There's no intrinsic reason for using one form of naming over another.
However, note that _if_ you assign "channel numbers" to specific frequency allocations, you are *permanently* fixing the utilization of that chunk of RF spectrum. e.g. in going from 15khz deviation to 5khz deviation on FM, you'd have to either completely 're-number' everything, or you have non- consecutive "channel numbers" as you go up the band.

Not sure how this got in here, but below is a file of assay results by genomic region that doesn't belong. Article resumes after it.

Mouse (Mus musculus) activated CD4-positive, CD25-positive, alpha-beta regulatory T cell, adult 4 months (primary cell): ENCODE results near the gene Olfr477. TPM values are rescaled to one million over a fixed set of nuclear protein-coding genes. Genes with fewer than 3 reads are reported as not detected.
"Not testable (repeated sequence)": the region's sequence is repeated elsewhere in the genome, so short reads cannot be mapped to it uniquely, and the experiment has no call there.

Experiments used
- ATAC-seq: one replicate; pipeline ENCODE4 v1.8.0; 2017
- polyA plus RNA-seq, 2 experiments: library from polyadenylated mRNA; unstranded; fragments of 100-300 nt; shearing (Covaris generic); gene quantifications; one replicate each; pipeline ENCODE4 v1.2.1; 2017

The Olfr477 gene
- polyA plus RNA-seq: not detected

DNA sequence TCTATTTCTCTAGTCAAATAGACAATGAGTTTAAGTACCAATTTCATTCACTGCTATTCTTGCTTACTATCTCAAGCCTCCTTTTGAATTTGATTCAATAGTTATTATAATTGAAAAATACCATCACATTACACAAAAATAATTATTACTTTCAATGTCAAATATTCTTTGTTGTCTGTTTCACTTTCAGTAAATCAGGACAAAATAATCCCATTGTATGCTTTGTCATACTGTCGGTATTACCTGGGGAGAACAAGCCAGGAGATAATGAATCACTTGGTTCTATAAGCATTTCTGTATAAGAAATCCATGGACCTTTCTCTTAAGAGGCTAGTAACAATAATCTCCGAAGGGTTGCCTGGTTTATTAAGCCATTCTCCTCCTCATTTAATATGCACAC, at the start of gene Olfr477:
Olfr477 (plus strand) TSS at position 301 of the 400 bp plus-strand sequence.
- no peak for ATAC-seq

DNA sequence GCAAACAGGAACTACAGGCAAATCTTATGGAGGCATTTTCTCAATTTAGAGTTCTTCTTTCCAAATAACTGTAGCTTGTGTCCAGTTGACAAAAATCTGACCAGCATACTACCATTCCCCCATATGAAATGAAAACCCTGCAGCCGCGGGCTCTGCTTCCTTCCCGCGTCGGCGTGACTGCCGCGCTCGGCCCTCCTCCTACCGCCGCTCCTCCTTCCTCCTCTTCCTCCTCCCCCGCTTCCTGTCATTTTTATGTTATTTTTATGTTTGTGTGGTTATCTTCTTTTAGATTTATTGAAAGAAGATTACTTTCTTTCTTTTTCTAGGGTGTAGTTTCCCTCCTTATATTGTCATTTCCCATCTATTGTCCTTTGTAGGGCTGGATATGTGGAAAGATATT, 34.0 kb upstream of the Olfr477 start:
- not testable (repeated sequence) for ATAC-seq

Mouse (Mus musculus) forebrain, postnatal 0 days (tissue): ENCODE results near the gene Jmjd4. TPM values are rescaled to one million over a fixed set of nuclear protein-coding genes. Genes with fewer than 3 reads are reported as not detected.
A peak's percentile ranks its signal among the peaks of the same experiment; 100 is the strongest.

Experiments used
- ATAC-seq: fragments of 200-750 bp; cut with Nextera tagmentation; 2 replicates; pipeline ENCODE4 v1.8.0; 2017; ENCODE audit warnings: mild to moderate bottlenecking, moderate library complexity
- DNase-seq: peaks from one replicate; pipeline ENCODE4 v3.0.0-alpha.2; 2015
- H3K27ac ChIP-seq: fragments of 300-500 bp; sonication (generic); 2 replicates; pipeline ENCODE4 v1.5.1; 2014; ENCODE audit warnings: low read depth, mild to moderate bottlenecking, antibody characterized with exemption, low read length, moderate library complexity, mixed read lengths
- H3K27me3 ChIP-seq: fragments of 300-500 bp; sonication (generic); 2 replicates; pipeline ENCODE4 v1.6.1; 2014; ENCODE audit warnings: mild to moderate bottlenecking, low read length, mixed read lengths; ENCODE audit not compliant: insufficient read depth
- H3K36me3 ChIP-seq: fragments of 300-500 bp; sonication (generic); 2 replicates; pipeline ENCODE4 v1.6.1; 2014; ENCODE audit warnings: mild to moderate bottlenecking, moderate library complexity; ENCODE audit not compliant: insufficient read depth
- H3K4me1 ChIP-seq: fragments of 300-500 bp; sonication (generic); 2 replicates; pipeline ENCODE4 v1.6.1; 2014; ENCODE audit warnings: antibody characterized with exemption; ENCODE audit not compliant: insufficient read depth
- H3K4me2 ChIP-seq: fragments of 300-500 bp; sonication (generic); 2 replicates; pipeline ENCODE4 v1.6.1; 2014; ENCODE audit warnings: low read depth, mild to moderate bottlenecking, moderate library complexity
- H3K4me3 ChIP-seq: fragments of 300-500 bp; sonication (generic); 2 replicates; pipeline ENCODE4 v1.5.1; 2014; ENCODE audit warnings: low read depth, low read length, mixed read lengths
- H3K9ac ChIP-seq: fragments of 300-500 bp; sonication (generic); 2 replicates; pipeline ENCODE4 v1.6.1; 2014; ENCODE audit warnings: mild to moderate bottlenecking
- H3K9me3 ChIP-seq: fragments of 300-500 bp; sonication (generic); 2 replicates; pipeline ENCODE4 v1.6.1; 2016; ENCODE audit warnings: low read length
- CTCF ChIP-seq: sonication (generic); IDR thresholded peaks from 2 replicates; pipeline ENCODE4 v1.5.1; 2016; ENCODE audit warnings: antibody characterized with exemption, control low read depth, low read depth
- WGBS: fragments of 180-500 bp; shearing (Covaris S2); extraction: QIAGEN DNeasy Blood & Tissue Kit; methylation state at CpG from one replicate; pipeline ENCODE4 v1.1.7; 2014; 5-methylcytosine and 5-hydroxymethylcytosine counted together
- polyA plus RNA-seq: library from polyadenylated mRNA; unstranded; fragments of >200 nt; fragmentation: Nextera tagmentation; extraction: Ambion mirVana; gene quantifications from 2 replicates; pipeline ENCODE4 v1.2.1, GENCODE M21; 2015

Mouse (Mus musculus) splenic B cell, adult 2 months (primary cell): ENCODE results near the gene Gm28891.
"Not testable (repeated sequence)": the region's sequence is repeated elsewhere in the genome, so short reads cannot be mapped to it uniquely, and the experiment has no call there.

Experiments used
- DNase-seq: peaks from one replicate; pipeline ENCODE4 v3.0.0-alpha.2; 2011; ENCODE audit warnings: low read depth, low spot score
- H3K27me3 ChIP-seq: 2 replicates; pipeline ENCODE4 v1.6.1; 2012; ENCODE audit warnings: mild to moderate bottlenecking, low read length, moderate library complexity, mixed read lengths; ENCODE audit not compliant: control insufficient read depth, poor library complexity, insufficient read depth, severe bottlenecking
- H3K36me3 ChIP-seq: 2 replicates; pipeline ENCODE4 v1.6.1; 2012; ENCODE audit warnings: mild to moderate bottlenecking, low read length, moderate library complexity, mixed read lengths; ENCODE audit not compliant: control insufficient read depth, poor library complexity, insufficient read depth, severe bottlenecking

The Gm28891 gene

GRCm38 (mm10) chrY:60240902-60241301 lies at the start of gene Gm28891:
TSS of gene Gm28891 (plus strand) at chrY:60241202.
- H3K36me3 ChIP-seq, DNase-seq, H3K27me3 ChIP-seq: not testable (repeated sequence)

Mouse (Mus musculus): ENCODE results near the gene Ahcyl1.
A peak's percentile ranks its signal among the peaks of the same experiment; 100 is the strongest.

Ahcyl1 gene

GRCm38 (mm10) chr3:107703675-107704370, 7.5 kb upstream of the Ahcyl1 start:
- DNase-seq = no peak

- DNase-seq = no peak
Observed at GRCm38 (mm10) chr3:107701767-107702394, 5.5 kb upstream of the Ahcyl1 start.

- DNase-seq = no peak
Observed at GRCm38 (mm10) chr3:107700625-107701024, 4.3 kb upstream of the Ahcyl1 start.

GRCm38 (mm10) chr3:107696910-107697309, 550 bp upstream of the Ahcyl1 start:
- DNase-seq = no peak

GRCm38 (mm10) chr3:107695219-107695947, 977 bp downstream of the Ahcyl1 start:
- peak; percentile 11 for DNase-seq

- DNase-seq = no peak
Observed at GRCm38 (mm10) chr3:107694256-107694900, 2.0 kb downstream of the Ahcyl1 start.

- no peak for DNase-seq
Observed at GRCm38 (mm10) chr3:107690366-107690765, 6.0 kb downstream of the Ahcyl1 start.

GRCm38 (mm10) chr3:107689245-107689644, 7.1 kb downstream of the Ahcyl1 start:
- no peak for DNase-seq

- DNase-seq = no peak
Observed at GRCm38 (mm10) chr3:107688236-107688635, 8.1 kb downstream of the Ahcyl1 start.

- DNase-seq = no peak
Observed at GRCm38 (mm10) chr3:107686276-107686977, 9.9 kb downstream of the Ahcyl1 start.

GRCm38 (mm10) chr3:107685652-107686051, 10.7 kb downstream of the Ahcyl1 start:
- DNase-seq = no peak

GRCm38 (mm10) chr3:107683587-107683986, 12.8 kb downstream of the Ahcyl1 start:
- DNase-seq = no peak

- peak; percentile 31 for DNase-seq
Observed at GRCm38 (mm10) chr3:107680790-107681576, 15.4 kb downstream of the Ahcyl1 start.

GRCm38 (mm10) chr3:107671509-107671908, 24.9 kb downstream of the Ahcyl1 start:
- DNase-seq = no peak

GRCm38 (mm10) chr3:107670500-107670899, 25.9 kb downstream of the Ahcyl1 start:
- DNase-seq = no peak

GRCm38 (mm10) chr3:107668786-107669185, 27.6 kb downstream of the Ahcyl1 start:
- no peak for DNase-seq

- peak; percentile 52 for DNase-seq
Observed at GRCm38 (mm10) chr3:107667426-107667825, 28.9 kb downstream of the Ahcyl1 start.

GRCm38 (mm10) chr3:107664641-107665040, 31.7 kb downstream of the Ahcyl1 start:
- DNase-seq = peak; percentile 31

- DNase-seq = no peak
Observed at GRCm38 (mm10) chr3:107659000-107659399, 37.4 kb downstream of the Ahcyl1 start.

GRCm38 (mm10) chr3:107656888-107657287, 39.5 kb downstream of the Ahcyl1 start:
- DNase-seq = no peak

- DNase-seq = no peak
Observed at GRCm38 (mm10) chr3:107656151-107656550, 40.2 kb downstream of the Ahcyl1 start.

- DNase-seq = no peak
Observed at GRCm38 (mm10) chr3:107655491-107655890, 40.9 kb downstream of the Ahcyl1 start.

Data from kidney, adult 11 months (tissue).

When you (the regulatory authority) "haven't decided" what the minimum allowable spacing between frequency assignments is, or even _if_ the spacing between assignments will always be a multiple of that minimum -- it is *really* difficult to come up with a channel 'number'.[TELECOM Digest Editor's Note: This is an example of how someone screwed up when the Citizens Band radio channels were numbered. CB is allocated the space between 26.965 kc and (originally) 27.255 kc. The 'channels' were 10 kc apart, and there were (originally) 23 channels. (Well, not originally, when there were 8 channels, but in later years.) If you look at the difference between 27.255 and 26.965 as divided in 10 kc increments you get more than 23. That's because the FCC took three spaces in the middle and reserved them for use on garage door openers. So we had channel 22 as 27.225 and channel 23 a full 30 kc later, on 27.255. Then the FCC said they would expand the CB area all the way up to 27.405, or 40 channels, although common sense would imply actually 43 channels if you take 27.405 minus 26.965 at 10 kc increments. What the FCC did, in an effort to 'tidy up' that discrepany was run the channels slightly out of order. After channel 22 (27.225) they created channel _24_ at 27.235, channel _25_ at 27.245, then they had the (already existing) channel _23_ at 27.255 where it had always been, and then by 10 kc up to channel 40 at 27.405. Having those two channels out of order in the frequency allocations did make for some tricky programming of the 'gang switches' (revolving knobs which select the channels). PAT]